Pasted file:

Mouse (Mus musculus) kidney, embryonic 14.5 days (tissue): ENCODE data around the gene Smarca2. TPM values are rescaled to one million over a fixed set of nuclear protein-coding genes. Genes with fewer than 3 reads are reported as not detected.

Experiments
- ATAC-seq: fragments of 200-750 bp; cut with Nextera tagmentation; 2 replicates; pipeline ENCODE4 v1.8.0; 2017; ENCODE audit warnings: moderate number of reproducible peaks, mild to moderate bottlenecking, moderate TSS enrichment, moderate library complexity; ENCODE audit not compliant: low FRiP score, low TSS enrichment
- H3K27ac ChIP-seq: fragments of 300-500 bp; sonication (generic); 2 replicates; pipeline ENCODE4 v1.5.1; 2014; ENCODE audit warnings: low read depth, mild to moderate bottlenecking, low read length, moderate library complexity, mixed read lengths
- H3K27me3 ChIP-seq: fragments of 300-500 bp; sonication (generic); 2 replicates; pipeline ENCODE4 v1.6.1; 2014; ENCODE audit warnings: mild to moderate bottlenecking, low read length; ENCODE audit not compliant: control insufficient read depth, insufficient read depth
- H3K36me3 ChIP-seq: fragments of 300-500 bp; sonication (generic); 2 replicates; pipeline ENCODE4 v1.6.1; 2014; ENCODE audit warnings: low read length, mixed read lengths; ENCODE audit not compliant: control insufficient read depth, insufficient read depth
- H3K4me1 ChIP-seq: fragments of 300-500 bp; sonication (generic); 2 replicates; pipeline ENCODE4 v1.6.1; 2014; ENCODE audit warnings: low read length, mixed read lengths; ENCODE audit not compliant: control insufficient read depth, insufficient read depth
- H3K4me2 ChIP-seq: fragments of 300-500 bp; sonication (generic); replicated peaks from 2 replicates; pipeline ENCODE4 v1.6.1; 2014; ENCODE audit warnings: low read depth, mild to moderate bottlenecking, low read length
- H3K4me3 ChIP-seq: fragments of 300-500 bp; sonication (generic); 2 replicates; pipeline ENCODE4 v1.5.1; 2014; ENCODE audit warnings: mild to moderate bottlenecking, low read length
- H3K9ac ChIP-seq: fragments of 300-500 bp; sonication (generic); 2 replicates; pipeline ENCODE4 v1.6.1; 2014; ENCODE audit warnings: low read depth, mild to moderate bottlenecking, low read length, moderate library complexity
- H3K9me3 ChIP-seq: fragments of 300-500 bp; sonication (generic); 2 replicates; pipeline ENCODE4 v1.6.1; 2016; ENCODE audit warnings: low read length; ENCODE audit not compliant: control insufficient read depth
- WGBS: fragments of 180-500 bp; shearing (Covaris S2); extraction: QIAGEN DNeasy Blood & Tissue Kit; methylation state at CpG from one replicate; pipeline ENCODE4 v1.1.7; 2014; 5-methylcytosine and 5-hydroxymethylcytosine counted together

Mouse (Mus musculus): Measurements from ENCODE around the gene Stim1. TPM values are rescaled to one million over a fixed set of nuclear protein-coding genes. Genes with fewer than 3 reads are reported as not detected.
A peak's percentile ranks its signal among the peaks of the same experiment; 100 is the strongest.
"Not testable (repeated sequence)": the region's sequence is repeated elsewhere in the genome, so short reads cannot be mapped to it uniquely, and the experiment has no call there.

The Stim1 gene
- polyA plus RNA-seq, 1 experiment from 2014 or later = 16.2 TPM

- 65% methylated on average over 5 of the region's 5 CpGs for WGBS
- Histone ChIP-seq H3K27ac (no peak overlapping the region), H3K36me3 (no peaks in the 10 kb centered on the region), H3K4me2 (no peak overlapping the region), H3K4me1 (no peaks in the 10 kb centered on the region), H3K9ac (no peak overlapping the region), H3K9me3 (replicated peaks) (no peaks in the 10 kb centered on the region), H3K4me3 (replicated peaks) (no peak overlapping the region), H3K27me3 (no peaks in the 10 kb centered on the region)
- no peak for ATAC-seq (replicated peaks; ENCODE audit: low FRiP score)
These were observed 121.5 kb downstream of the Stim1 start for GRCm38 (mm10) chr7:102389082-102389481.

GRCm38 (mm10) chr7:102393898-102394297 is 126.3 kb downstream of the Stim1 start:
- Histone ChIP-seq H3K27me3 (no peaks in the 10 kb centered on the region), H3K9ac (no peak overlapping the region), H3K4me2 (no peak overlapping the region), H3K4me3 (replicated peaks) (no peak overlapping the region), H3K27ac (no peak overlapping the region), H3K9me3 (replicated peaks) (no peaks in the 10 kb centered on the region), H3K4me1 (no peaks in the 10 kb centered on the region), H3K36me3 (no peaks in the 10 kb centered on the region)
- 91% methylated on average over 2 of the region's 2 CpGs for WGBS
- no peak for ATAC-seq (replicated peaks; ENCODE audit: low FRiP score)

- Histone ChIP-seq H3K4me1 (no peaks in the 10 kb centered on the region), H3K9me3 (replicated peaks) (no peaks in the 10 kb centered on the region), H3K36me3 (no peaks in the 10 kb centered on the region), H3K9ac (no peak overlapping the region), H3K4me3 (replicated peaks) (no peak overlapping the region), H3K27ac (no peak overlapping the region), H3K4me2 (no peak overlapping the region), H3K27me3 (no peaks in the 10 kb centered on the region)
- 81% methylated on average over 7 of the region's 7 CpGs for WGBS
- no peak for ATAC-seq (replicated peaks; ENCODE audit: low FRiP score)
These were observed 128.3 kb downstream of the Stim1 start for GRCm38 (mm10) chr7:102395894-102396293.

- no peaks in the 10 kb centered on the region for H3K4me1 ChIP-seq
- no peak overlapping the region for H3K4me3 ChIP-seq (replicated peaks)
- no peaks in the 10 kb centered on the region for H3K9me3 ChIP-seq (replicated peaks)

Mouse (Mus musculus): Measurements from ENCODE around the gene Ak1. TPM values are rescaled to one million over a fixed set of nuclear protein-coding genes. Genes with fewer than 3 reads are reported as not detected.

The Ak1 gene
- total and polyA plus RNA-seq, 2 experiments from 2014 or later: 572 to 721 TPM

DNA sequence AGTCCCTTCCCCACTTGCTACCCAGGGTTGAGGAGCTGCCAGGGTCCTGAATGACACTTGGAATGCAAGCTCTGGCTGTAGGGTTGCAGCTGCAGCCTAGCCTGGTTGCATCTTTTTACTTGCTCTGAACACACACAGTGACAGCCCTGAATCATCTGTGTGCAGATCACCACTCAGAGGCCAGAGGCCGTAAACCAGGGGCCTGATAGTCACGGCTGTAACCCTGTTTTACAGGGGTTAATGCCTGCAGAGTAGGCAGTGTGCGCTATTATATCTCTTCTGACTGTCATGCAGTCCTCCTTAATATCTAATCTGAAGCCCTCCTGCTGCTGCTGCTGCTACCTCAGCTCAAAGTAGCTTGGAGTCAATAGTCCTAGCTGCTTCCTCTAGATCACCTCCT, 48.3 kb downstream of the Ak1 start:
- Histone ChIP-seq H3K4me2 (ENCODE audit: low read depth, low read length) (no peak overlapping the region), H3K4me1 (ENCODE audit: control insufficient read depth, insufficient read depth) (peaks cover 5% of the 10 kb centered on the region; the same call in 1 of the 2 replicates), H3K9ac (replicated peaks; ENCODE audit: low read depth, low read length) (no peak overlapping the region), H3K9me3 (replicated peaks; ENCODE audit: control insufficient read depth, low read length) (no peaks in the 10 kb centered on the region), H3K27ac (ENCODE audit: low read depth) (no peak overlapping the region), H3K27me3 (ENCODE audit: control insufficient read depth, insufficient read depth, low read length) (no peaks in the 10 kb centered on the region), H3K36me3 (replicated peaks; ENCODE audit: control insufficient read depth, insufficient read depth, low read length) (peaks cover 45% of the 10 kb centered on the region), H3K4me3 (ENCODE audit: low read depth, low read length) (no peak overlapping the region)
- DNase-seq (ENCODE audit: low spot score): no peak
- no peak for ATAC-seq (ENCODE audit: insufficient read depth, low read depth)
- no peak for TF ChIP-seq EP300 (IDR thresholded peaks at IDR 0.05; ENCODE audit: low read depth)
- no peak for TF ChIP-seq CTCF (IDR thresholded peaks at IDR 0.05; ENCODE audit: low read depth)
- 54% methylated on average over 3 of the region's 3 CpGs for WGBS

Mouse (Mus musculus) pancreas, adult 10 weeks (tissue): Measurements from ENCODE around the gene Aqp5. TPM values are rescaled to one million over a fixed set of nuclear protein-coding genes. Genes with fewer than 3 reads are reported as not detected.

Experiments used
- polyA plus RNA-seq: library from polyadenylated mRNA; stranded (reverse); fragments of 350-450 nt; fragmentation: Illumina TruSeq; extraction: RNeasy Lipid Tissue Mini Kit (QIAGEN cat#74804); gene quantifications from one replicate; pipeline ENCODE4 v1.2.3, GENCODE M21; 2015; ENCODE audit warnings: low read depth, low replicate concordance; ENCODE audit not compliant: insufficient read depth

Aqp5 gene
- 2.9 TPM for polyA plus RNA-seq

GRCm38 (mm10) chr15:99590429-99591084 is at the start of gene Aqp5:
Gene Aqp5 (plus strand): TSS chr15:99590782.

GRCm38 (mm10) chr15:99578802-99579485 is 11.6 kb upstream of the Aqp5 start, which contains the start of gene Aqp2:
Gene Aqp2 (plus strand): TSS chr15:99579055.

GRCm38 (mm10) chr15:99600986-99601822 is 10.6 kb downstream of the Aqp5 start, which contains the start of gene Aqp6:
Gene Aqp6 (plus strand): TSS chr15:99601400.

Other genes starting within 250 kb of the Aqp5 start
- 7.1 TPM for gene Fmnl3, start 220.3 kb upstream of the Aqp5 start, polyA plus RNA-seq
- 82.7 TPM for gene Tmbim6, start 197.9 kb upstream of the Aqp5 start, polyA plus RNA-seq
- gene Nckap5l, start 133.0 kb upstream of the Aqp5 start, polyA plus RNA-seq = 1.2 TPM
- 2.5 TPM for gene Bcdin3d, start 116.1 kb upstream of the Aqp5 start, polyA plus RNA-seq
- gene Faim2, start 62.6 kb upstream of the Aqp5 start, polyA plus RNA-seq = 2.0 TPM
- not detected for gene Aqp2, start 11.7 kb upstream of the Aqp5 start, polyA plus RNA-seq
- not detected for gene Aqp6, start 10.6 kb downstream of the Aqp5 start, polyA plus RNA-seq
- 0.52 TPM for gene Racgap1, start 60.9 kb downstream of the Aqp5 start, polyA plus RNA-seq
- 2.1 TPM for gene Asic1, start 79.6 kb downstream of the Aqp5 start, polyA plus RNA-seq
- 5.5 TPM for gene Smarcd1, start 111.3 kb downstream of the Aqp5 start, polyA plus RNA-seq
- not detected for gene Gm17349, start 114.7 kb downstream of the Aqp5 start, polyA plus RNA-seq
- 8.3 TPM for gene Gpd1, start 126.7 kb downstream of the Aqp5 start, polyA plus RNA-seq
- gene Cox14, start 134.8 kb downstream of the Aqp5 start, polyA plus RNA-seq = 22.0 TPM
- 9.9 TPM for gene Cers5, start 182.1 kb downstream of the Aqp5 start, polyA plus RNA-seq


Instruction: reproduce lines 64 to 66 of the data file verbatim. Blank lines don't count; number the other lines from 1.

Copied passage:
- 5.5 TPM for gene Smarcd1, start 111.3 kb downstream of the Aqp5 start, polyA plus RNA-seq
- not detected for gene Gm17349, start 114.7 kb downstream of the Aqp5 start, polyA plus RNA-seq
- 8.3 TPM for gene Gpd1, start 126.7 kb downstream of the Aqp5 start, polyA plus RNA-seq